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The University of Southampton
Ocean and Earth Science, National Oceanography Centre Southampton

Research project: PISTON: Does Developmental Plasticity Influence Speciation?

Currently Active: 
Yes

PISTON is a transdisciplinary proposal that allies the unique completeness of the marine microfossil record with state-of-the-art computer vision, alpha taxonomy and isotope geochemistry under a sampling design inspired by theoretical model predictions. Developing state-of-the-art approaches from multiple scientific disciplines means we will deliver a breakthrough in attempts to answer one of the most fundamental of all biological questions: how do differences among individuals make differences among species?

Project Overview

The emergence of new species is controlled by the link between environmental cues and organismal responses during life, but the contrasting temporal and biological scales involved create major problems for empirical study. As a consequence, the role of developmental plasticity during the emergence of new species is poorly understood. The mature fossil phylogeny and unprecedented geochemical understanding of planktonic foraminifera is built on their astonishingly abundant, complete fossil record. We consider this system an ideal window into processes that many groups of organisms experienced historically, but which are not preserved in enough abundance for analysis. PISTON will stimulate further development of theoretical models of speciation by providing the first empirical tests of key assumptions that underpin important areas of macroevolutionary theory, community ecology and palaeoclimate reconstruction.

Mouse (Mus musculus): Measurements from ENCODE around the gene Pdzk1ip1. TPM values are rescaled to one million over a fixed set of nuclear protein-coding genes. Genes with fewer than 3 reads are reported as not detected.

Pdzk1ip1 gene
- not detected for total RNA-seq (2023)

Life is a journey. As we grow older, we change. Sometimes we respond in the spur of the moment. Occasionally, an event has long-lasting consequences in spite of any change in circumstance and shapes our outlook far into the future.

This future flexibility, or a lack thereof, also applies to the traits like size and weight that influence our daily risk of death and our reproductive success. Some of these traits retain flexibility throughout life, whereas others can only change in a fixed early window. As humans, we are far more likely to shift weight gain trajectories before six months of age than when older.

Any ability to flexibly adjust traits can boost survival chances in new or changing environments, but also provides the means to innovate and so express new combinations of traits. Flexibility as a means of innovation might promote the divergence of ancestral organisms into new species, but also might not because such flexibility would mean that species can already deal with whatever circumstances they encounter, which would in turn remove the pressure for any innovation to become hardwired into their DNA.

The long timescales over which this hardwiring plays out complicates collection of data. We don't know whether future flexibility or a lack of it is more likely to catalyse change into new species. In this project, we will contribute this increasingly requested data and therefore provide the first evidence if a lifetime of flexibility, or a stubborn refusal to change, influences the emergence of new species.